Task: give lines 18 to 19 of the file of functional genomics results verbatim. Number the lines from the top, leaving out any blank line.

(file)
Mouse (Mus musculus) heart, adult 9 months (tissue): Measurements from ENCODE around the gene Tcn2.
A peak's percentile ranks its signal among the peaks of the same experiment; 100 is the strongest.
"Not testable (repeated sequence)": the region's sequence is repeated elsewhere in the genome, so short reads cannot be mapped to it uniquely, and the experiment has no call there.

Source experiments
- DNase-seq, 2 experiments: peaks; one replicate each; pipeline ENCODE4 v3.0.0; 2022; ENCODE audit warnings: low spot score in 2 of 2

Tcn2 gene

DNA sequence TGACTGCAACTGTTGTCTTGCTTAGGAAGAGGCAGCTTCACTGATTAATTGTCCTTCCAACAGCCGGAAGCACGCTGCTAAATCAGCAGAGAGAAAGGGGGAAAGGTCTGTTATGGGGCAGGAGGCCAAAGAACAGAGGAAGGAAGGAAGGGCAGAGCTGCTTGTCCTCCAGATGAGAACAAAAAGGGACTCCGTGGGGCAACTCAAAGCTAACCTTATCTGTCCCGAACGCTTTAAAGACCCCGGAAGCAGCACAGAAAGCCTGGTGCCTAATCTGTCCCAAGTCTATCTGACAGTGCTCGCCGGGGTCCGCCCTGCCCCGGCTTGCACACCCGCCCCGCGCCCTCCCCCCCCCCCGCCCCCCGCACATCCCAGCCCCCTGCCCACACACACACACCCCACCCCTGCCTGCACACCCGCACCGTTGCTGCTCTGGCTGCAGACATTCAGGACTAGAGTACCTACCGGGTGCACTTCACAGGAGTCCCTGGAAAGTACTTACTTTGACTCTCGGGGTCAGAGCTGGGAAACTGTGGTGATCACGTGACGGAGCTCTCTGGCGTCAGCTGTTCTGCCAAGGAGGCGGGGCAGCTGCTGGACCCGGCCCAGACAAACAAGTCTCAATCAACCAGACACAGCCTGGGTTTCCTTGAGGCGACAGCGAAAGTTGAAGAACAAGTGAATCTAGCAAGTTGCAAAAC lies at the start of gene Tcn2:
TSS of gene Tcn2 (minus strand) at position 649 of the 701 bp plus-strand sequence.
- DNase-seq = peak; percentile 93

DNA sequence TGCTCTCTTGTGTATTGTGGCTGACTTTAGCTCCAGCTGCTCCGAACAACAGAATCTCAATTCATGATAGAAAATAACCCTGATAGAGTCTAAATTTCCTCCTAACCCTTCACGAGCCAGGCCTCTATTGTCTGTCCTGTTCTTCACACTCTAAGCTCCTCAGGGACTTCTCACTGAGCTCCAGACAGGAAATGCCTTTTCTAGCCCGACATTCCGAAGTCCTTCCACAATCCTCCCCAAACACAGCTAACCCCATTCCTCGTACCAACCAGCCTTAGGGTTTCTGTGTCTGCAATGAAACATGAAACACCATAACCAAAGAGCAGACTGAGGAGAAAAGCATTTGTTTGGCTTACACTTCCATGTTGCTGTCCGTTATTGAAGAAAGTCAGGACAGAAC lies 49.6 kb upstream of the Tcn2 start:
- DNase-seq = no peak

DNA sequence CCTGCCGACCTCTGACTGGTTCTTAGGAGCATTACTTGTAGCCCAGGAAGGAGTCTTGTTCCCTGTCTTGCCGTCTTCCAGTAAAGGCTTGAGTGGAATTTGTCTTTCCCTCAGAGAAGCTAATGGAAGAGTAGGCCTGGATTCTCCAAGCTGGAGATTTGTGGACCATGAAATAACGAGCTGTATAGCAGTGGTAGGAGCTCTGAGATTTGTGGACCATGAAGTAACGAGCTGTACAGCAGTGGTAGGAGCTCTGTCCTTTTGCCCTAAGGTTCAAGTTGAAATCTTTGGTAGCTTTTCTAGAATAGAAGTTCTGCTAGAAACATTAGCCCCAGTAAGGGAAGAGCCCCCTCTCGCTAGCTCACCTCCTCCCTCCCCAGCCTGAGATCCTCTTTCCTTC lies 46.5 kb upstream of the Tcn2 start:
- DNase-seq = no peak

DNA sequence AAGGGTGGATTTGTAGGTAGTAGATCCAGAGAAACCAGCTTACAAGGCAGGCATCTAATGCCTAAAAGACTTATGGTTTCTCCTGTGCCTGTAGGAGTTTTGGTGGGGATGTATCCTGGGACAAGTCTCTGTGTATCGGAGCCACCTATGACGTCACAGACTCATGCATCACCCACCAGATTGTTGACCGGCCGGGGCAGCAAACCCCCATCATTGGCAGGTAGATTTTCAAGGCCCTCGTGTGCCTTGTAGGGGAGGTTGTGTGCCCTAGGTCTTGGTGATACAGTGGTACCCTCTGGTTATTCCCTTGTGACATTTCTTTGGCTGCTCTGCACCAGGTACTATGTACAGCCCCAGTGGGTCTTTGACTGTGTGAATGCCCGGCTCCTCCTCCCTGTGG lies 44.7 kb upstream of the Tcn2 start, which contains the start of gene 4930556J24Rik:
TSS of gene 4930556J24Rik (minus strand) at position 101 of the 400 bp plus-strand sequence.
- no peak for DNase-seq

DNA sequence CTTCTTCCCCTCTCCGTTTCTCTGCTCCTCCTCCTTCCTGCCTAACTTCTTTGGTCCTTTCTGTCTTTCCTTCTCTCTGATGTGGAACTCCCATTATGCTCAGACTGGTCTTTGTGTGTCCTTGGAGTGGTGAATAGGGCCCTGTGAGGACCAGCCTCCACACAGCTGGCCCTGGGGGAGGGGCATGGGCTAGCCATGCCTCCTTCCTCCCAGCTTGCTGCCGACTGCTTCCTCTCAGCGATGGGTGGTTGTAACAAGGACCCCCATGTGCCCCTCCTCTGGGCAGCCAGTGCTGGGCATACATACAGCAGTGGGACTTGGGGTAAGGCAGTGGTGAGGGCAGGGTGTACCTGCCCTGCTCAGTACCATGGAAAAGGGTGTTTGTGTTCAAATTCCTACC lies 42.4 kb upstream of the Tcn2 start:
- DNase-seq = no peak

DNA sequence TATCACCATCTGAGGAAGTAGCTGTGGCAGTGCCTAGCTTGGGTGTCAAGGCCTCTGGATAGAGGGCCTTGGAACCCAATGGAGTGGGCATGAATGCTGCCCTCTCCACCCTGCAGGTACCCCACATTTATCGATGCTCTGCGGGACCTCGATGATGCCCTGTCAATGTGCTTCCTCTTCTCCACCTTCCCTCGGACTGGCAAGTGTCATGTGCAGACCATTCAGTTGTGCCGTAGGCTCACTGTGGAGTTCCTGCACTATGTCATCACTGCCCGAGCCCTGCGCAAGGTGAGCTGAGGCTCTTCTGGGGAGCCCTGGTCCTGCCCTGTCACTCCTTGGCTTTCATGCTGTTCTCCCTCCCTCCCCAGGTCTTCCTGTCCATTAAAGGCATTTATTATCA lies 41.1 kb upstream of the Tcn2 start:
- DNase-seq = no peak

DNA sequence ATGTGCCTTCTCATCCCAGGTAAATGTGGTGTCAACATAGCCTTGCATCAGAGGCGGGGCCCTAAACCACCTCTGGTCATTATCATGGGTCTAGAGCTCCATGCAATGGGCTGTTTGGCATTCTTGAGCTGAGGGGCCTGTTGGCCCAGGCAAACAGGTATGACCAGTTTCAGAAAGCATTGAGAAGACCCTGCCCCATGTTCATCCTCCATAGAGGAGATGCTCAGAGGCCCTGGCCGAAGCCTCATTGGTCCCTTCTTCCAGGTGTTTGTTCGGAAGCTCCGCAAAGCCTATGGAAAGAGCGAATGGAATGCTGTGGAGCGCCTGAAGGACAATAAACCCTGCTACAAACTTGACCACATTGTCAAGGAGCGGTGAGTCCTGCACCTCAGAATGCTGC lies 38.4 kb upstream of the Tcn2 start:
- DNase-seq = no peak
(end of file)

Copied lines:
- DNase-seq = no peak

DNA sequence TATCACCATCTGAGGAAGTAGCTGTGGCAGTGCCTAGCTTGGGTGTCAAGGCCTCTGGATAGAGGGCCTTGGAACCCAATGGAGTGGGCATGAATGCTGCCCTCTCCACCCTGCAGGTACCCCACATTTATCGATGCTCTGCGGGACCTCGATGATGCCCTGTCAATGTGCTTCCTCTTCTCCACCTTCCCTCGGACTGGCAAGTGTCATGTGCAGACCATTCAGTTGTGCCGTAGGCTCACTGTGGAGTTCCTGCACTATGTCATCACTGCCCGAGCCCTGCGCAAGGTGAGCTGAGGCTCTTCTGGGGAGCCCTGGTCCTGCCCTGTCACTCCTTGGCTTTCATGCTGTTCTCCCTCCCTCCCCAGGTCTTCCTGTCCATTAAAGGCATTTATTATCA lies 41.1 kb upstream of the Tcn2 start: